Bringing you stories from the world of wine and beer.
Recently I had the fortune of having my first article published by Harpers. A small step to what I hope will be the beginning of a career in wine writing.
The link below is how the original article was shown in Harpers.
The article below is the full version of what was published in the 13/01/2012 edition of the magazine.
The piece came under the title:
VERY IMPORTANT PRODUCER
MAISON DES BULLIATS
Maison des Bulliats
It was whilst holidaying in the Auvergne region that the Lockwood’s first thought about buying a vineyard. Helen says ‘We had become fond of the little known wines from the region, with their rather unique character emanating from its volcanic terrain. Approaching retirement from our university teaching careers we were ready for new challenges. A life close to the soil. Making a product that we both enjoy, red wine.’ For Fred, going back to his childhood ‘I grew up on a small farm in Canada and Felt the tug of the land.’
Unsuccessful in finding a site in the Auvergne, the Lockwood’s bought Maison des Bulliats in Régnié, situated between the more noted Cru regions of Morgon and Brouilly.
There is quite a simple philosophy at Maison des Bulliats, as Fred says ‘Really, all we want is to make wine which is appreciated and a small profit.’ A sentiment which is probably echoed by all commercial wine producers. The appreciation side hasn’t been lost on two of wines biggest critics. Robert Parker scored their 08-09 vintages 88-89 points whilst Jancis Robinson recommended the 2010 vintage as one of the best this year.
Régnié is one of the smallest Cru regions of Beaujolais with 650 hectares under vine. Maison des Bulliats occupy 7.75 hectares. Sitting on gentle southeast facing slopes this allows the vines protection from prevailing winds and granting the fruit maximum sunshine. The soil base is predominantly granite with some areas a blend of granite and sand. The Gamay grapes come from vines with an average age of 40 years, producing around 200 hectolitres of juice.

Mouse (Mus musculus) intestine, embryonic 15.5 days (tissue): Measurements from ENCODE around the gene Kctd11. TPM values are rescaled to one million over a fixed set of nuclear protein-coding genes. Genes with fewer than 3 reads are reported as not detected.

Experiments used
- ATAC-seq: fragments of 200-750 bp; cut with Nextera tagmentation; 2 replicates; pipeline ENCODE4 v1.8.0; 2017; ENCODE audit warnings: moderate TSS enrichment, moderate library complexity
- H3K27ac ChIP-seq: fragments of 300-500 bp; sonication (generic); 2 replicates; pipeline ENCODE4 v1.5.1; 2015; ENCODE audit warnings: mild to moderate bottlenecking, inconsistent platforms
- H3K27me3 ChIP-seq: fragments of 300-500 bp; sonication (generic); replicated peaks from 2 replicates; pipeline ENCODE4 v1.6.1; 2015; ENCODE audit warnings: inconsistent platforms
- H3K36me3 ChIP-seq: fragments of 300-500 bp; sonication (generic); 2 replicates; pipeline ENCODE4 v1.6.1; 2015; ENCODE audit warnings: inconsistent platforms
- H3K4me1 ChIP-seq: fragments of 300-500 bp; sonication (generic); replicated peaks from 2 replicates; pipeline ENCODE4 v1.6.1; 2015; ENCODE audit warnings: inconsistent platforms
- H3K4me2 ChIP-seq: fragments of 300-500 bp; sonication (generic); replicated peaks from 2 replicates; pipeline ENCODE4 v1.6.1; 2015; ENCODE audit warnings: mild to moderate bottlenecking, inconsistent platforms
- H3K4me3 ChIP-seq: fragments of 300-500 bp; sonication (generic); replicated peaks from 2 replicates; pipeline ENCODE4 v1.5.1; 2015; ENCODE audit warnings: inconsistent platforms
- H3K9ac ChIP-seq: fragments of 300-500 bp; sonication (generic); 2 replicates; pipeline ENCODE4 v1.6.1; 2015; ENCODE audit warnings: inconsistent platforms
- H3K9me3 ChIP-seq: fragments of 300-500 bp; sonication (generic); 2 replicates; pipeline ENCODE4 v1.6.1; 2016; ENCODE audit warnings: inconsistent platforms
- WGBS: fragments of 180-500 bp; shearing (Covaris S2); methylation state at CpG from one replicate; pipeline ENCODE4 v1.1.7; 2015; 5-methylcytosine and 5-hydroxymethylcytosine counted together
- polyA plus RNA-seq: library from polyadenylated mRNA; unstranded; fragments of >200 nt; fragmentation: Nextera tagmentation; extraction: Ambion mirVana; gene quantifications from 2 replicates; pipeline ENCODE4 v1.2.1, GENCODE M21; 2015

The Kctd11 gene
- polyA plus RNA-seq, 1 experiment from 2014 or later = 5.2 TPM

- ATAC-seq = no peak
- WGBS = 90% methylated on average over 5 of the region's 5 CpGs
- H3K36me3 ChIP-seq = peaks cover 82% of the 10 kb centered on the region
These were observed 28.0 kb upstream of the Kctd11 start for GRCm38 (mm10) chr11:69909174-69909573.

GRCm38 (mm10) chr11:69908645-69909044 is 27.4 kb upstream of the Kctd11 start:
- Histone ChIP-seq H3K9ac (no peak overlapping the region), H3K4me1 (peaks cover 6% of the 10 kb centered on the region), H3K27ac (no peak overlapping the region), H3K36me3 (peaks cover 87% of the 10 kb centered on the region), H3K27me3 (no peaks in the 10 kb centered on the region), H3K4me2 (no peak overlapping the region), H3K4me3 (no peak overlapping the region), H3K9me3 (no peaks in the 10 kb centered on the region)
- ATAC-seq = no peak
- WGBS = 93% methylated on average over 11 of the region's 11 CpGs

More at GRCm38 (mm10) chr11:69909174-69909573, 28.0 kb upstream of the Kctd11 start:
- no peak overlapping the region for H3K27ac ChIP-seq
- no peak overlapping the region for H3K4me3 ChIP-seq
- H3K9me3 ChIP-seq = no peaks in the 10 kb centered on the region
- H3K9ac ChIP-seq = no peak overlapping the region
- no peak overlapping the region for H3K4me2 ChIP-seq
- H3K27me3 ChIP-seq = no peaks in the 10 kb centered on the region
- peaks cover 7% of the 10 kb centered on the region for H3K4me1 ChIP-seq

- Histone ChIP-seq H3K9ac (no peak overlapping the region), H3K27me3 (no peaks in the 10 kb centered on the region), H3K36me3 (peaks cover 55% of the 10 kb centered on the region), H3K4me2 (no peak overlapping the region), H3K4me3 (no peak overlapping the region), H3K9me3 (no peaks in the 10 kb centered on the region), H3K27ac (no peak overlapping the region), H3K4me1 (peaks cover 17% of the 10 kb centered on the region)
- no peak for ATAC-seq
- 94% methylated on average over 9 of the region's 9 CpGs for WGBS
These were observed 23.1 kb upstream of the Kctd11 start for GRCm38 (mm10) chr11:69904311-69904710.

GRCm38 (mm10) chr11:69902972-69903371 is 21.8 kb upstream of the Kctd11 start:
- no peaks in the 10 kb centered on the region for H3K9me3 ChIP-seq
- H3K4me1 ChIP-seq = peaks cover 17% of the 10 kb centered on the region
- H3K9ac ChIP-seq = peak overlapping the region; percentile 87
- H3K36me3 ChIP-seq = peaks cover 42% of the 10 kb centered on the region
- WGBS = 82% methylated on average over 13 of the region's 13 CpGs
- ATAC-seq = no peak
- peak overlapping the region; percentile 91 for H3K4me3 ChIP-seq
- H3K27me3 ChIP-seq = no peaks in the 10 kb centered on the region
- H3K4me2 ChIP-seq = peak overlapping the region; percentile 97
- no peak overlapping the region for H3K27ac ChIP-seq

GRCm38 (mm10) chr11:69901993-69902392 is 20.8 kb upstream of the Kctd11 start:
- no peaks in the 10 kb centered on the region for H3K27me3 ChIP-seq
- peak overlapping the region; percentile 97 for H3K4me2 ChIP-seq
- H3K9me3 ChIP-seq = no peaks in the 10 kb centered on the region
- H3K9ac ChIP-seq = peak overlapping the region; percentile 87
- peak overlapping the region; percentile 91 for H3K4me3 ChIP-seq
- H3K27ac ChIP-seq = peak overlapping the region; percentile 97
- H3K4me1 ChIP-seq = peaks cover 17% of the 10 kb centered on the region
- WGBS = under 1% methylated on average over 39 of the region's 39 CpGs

Gamay rules in Beaujolais. 98% of vines planted produce this varietal. Currently the Lockwood’s are making Cru Régnié but this year they have declassified a small amount of wine to Beaujolais Villages. Fred says ‘The name is better known than Régnié and it may improve our market possibilities.’
Still relatively new to wine production, Fred and Helen have no immediate plans for expansion, as Fred says ‘The market is difficult. If the market were easier we could increase our bottle sales, engage a manager, anticipate a profit and much less work. There are two problems for Beaujolais. Its reputation suffered severely under the Nouveau craze, too easy to sell and the quality fell. Now you can add the recession.’
This hasn’t stopped them looking further afield. Already exporting to the UK, Holland and Canada, they are now seeking opportunities within the US and Asian markets, where the former has seen a significant increase in Beaujolais sales in recent times.
Story by ME!!!!!
Courtesy of Harpers Wine & Spirit Trades Review